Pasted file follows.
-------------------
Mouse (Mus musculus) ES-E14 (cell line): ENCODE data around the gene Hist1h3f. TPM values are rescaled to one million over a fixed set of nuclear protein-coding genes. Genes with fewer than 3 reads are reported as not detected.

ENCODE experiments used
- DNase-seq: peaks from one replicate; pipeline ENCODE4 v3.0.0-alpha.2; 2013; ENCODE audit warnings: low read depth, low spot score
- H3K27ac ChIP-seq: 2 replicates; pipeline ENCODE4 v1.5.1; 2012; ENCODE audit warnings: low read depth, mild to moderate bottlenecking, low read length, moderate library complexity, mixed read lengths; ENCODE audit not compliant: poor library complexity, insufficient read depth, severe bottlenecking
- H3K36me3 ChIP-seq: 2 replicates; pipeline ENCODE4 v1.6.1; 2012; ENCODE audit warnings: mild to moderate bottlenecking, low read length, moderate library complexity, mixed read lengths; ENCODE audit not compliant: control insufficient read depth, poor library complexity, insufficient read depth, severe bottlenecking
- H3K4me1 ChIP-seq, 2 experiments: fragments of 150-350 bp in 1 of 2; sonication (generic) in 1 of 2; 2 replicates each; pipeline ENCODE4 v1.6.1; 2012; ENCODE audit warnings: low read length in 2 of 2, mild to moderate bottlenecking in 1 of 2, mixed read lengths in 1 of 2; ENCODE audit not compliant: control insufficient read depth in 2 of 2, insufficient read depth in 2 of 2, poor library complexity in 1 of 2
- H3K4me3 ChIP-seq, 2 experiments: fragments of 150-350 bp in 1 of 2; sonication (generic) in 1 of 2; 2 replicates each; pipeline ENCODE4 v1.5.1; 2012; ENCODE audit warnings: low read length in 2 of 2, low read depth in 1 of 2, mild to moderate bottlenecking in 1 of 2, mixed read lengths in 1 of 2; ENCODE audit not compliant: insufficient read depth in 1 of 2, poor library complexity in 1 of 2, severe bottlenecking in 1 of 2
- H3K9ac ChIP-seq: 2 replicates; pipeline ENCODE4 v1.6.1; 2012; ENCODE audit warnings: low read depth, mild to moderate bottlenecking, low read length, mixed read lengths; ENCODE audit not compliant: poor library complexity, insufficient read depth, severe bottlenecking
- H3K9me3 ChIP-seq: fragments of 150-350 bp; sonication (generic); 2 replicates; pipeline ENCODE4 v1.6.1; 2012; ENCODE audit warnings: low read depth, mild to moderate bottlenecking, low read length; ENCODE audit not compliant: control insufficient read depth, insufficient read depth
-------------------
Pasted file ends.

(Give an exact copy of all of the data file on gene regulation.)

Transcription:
Mouse (Mus musculus) ES-E14 (cell line): ENCODE data around the gene Hist1h3f. TPM values are rescaled to one million over a fixed set of nuclear protein-coding genes. Genes with fewer than 3 reads are reported as not detected.

ENCODE experiments used
- DNase-seq: peaks from one replicate; pipeline ENCODE4 v3.0.0-alpha.2; 2013; ENCODE audit warnings: low read depth, low spot score
- H3K27ac ChIP-seq: 2 replicates; pipeline ENCODE4 v1.5.1; 2012; ENCODE audit warnings: low read depth, mild to moderate bottlenecking, low read length, moderate library complexity, mixed read lengths; ENCODE audit not compliant: poor library complexity, insufficient read depth, severe bottlenecking
- H3K36me3 ChIP-seq: 2 replicates; pipeline ENCODE4 v1.6.1; 2012; ENCODE audit warnings: mild to moderate bottlenecking, low read length, moderate library complexity, mixed read lengths; ENCODE audit not compliant: control insufficient read depth, poor library complexity, insufficient read depth, severe bottlenecking
- H3K4me1 ChIP-seq, 2 experiments: fragments of 150-350 bp in 1 of 2; sonication (generic) in 1 of 2; 2 replicates each; pipeline ENCODE4 v1.6.1; 2012; ENCODE audit warnings: low read length in 2 of 2, mild to moderate bottlenecking in 1 of 2, mixed read lengths in 1 of 2; ENCODE audit not compliant: control insufficient read depth in 2 of 2, insufficient read depth in 2 of 2, poor library complexity in 1 of 2
- H3K4me3 ChIP-seq, 2 experiments: fragments of 150-350 bp in 1 of 2; sonication (generic) in 1 of 2; 2 replicates each; pipeline ENCODE4 v1.5.1; 2012; ENCODE audit warnings: low read length in 2 of 2, low read depth in 1 of 2, mild to moderate bottlenecking in 1 of 2, mixed read lengths in 1 of 2; ENCODE audit not compliant: insufficient read depth in 1 of 2, poor library complexity in 1 of 2, severe bottlenecking in 1 of 2
- H3K9ac ChIP-seq: 2 replicates; pipeline ENCODE4 v1.6.1; 2012; ENCODE audit warnings: low read depth, mild to moderate bottlenecking, low read length, mixed read lengths; ENCODE audit not compliant: poor library complexity, insufficient read depth, severe bottlenecking
- H3K9me3 ChIP-seq: fragments of 150-350 bp; sonication (generic); 2 replicates; pipeline ENCODE4 v1.6.1; 2012; ENCODE audit warnings: low read depth, mild to moderate bottlenecking, low read length; ENCODE audit not compliant: control insufficient read depth, insufficient read depth